Choosing a Private School
It is a scenario which plays out more often than you might think. You have been looking at your child's high school with a certain amount of trepidation. A couple of concerns keep bubbling to the surface of your thinking. For one thing, the school is very large. While the students get a relatively good education according to the statistics which you have seen, still you have that persistent, nagging feeling that your child deserves more. Her school offers about a dozen AP courses. There are still some clubs and other extracurricular activities available. The sports program seems to focus on the football and basketball team. The other factor influencing your decision is that you both work. Frequent business travel has become a regular feature of your life and looks as though it will continue for many years to come. The bottom line is that you want your child to attend private school because it will solve some of these problems and correct some of the deficiencies in her current public education. But how are you going to convince her to go along with you? Let's look at some strategies and approaches which work. This short video illlustrates some of the reasons why parents consider sending their children to private school.Don't dictate what is going to happen.
The quickest way to turn your child against any idea, no matter how rationale and well-intentioned that idea may be, is to dictate. Telling her that
We all have so many things on our mind and so much to do every day. So when it comes to undertaking a major project such as finding the right private school for your child, anything which will help you zero in on what needs to be done is helpful. I have always found mnemonics useful. With that in mind you can use this simple mnemonic to help you organize your search for a private school for your child. In this short clip Jennifer Schroeder shares her experiences on choosing a private school.
From start to finish you will probably invest up to 125 hours in this process if you are looking at boarding schools. About 50 hours if you are looking at day schools. Perhaps 25 hours if you are investigating primary and preschools. It's a lot of work with a lot of deadlines to fit into your busy schedule. But if you will scope out the various tasks you have to do and work through them step by step, you will get through it.
The most important caution which I or any private school consultant will give you is a very simple one: start the process as far in advance as you possibly can. At least 18 months before the fall of the year you plan your child to attend her new school. If you are forced to find a school at the last minute, it can be done. Not
As I have often said on these pages, finding the right private school for your child is a process, and a daunting process at that. There are a great many factors to consider. So, before you spend $30,000 or more on a year at private school for your child, you need to ask five questions and be guided by the answers you receive:
1. Does it get the results you want?
2. Does what the school teaches jibe with your requirements?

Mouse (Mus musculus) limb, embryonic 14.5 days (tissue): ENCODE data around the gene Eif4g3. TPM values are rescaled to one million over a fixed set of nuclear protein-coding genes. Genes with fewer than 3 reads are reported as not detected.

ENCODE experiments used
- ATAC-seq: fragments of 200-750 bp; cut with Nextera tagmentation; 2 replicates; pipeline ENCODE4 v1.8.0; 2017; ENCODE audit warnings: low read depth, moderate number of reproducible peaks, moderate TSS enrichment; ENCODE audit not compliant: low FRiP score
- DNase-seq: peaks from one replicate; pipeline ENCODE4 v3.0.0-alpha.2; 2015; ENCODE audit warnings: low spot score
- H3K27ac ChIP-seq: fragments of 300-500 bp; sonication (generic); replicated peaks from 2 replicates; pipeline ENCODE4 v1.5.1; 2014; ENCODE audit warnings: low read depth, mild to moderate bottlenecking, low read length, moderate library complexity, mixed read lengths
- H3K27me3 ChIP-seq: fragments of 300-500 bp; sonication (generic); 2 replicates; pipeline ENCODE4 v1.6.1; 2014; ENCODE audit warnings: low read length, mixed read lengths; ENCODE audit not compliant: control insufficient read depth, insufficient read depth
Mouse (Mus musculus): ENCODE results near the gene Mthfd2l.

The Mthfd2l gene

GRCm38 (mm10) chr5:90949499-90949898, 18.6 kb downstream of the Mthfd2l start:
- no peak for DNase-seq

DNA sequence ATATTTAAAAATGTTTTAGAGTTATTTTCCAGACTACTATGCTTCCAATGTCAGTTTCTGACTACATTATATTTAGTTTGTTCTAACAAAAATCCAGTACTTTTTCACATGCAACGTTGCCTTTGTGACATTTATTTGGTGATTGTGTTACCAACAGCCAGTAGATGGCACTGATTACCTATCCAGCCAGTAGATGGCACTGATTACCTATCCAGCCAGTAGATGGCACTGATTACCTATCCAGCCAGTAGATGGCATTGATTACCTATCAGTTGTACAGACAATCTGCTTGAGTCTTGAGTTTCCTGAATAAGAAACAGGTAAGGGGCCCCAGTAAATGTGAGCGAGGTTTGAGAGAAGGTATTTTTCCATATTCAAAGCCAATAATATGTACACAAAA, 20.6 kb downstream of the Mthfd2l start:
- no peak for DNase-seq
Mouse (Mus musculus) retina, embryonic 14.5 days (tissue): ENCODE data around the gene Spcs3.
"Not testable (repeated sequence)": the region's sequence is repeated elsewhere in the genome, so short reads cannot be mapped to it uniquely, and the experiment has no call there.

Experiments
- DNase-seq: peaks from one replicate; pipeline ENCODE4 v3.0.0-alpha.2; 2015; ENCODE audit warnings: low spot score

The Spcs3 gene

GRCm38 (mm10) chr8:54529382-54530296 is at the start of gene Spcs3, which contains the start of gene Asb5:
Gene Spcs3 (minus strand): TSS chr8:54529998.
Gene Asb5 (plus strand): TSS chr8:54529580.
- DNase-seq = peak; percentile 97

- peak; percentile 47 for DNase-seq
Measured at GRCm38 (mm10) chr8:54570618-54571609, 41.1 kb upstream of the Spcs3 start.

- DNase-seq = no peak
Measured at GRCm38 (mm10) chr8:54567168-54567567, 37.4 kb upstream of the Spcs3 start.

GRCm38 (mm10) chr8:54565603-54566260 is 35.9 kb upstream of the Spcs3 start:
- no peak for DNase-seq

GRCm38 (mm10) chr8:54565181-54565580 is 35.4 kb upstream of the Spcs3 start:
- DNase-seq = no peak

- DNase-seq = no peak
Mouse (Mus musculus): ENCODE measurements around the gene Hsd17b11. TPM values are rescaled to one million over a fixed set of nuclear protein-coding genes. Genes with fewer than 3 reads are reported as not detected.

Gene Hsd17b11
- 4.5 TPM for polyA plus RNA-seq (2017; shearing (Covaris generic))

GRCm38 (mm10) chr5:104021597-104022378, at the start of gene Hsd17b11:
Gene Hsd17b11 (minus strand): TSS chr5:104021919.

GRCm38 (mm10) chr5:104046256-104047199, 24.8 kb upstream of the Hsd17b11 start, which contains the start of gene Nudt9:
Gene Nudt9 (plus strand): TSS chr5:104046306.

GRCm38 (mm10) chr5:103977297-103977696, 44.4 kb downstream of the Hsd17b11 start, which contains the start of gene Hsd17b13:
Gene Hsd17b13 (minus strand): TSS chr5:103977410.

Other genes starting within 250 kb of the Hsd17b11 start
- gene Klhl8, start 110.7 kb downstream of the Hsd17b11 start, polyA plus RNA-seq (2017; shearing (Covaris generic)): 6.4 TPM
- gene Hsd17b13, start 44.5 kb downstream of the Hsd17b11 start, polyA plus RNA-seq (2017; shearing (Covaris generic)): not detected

3. Will your child be happy there?
4. Is the school financially stable?
5. How will you pay for it?
There is a bit more to the process, of course, but asking these five questions will get you started on the extensive due diligence which you must do before you spend approximately $150,000 for four years of private day school or approximately $200,000 for four years of boarding school. Tuition varies from school to school. Some are much less. Some a great deal more. Also we are only discussing high school and middle school. The primary grades will run you $8,000 - $15,000 depending on the school.
Another point to consider is that private schools in the United States are not subsidized by government funding. So they will charge whatever the market forces and their budgets determine can be charged and needs to be charged. Having said that, be aware that most private schools offer generous financial aid program. Some schools will even pay for everything as long as
Over the years I have steadfastly maintained that ranks are not important when it comes to choosing the right school for your child. My viewpoint, however, runs counter to what most parents hear and see in the popular media which loves to crow about this top school or that elite school in video clips which usually have more to do with a scandal or tragedy of some sort than they do with the mission of the school and its academics. Amid all the sensationalism comes the subliminal message that 'this is a great school". Then there are various sites which purport to rank private K-12 schools.
Where ranking private K-12 schools comes unglued is the fact that each private school is unique. They are all different. They each approach their educational missions from their own unique perspectives. Yes, in a general sense they have a common mission which is to educate your child. However, because each school has its own approach, its own facilities and programs, they cannot be compared apples to apples. I used to be a real estate broker back in the 80s. I often fall back on that experience of finding the right house for my clients when it comes to advising parents on the right school for their children. The analogy is apt. For example, the couple who want a 3 bedroom house on 3 acres of land will find dozens of listings for them to look at. Are they all the